Invest In American Education Said Morehouse Commencement Speaker Strive Masiyiwa

Date Released: May 15, 2016


While Dr. Strive Masiyiwa continues to fund the education of thousands of African students, the 132ndMorehouse Commencement speaker told nearly 6,000 people gathered to watch the class of 2016 graduate Sunday that America must make the same investment in students.

“I’ve been really concerned that there are so many young Americans for whom the cost of a college education is prohibitive,” he said.  “Surely this should not be so. This is America, my dear friends.  I say this with all the humility and love of a friend – lets us fix this problem.”

His message of investment in the future was just one of many that lifted the more than 380 young men graduating on a sunny, but chilly morning on the College’s Century Campus.

Led by African drummers, they first processed through a corridor of applauding alumni and faculty members before winding their way onto the green lawn as family and friends shouted, cried and cheered.

Leading the way was Liam Davis, Ian Niemeyer and Willie Thompson, the College’s three valedictorians, a first for Morehouse.

“It’s a bit of a surprise, but not totally,” said Davis’ father, Stewart Davis.  “But not totally unexpected because I know he’s worked hard; he’s applied himself.  It’s been a wonderful experience and he’s totally enjoyed it.”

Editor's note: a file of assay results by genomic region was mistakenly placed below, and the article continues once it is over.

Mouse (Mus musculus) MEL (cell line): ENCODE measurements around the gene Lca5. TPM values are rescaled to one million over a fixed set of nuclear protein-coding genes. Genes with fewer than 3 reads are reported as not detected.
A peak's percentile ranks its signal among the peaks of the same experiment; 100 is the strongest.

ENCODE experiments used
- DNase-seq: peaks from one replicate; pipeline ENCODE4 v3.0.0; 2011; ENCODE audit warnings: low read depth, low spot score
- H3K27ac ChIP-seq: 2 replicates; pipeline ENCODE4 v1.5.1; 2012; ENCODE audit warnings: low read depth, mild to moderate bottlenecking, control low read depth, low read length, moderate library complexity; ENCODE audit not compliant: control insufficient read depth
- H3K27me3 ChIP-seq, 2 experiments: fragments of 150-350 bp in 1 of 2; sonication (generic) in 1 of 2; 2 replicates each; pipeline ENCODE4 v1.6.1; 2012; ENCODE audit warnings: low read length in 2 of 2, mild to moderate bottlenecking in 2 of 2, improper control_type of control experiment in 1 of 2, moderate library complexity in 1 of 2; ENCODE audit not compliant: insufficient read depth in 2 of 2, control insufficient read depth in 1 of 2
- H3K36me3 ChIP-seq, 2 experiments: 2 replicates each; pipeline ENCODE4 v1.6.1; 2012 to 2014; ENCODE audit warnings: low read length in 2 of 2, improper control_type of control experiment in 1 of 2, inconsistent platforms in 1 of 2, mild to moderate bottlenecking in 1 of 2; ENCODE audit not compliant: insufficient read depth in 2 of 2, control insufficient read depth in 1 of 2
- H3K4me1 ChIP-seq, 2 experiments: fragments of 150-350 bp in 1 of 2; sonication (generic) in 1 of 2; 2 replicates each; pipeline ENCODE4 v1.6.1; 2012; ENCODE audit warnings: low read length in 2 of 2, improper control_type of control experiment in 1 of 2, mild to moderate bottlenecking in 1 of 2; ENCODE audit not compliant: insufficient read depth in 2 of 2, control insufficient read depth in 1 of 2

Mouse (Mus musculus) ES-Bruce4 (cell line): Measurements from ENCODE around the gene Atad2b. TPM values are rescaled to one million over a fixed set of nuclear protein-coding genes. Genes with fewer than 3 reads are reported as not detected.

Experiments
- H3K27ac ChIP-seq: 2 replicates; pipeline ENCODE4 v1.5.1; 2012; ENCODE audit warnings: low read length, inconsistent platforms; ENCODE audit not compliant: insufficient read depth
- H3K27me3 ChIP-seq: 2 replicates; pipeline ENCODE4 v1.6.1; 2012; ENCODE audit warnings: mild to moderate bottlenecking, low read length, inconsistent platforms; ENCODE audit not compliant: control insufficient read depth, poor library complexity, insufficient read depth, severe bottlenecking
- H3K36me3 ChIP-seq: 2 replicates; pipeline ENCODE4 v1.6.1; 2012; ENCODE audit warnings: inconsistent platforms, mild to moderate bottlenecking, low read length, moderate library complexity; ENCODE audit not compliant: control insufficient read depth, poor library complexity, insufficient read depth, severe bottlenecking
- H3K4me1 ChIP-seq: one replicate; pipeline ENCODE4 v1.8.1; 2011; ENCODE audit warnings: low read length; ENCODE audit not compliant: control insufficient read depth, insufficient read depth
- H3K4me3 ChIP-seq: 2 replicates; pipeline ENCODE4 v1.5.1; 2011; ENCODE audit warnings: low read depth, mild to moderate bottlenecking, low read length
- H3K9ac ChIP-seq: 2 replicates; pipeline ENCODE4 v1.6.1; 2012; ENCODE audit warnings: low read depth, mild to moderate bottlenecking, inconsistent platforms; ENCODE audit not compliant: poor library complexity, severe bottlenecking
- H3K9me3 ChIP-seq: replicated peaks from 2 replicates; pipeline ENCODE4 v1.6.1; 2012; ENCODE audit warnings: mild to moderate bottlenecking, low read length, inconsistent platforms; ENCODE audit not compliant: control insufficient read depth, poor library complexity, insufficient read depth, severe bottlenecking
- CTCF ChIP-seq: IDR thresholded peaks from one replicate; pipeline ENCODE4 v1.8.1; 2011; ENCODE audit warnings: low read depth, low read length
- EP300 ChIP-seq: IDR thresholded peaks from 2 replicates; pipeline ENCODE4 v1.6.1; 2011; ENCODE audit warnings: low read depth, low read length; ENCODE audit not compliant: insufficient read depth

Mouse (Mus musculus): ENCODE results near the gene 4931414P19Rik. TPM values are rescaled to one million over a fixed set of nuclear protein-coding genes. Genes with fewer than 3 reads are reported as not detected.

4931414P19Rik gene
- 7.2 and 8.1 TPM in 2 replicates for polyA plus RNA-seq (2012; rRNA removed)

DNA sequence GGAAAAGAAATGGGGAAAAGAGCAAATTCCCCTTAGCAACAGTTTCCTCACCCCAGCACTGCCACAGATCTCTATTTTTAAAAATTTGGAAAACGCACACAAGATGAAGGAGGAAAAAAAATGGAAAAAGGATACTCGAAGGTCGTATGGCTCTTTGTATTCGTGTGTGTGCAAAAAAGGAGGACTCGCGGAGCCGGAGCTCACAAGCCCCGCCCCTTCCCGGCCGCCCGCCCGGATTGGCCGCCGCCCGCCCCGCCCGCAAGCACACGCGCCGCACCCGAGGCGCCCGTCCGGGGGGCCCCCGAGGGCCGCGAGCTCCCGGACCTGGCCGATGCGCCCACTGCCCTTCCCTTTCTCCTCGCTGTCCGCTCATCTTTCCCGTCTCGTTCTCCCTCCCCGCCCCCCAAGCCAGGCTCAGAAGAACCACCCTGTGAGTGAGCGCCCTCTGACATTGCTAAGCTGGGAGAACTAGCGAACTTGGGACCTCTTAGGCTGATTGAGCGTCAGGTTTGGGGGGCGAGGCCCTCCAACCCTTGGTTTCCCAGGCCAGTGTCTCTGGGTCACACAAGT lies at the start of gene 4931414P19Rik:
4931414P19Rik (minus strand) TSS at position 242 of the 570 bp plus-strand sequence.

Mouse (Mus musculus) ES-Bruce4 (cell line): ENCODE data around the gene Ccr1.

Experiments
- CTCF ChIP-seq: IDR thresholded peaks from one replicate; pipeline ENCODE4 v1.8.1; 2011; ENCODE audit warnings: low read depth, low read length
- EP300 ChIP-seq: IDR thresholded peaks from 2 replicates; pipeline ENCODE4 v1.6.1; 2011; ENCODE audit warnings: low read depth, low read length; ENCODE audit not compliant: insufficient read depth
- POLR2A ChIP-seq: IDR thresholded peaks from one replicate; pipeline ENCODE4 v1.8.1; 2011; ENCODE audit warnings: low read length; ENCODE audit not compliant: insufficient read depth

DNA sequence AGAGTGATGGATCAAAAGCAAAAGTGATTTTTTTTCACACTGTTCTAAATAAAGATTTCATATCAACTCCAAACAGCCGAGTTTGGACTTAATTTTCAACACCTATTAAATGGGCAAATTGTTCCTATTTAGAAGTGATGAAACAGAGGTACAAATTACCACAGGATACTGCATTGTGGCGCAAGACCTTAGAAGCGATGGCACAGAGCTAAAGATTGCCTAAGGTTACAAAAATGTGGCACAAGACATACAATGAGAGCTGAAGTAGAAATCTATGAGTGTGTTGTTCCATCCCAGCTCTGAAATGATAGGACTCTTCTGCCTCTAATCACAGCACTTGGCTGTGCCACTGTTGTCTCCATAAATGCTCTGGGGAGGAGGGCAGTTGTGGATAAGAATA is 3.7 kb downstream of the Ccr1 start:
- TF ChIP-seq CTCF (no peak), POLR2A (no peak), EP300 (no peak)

Niemeyer told his classmates that Morehouse has given each of them a stronger vision of who they can become.

“It is through this journey that Morehouse has opened our eyes to our own potential and opened our eyes to what is possible,” he said during his valedictory speech.  “We have become men of agency, men who can stand at the frontier of any industry and declare, ‘This is our house!’”

Tsitsi Masiyiwa, the commencement speaker’s wife and co-founder and chair of the Higherlife Foundation, was presented an honorary Doctor of Humane Letters for her work in continuing to support the orphaned and vulnerable African children with a focus on education, healthcare and technology.

The Higherlife Foundation also funded the Morehouse education of the 10-member initial class of the Andrew Young International Scholars.  Nine graduated Sunday – including 2016 international Rhodes Scholar Prince Abudu – while the tenth is in a five-year dual degree program and graduates next year.


Abudu is like many other members of the class of 2016 who will next head to graduate school.  Thompson and salutatorian Rami Blair are Fulbright Scholars and will be going to Taiwan and the West Indies respectively to work and do research.  Some are headed to Wall Street and others will teach.

But all of them should know that the world needs them to dream big in order to change the world, said Morehouse President John Silvanus Wilson Jr. ’79.

“I charge each of you to dream big and selfless dreams,” Wilson said.  “We need you to do that because it is still true because a better Morehouse can make better men; and better men can make a better world; and a better world will put a smile on the face of God.”

Last Modified: March 29, 2017, 13:03 PM, by: Synera Shelton

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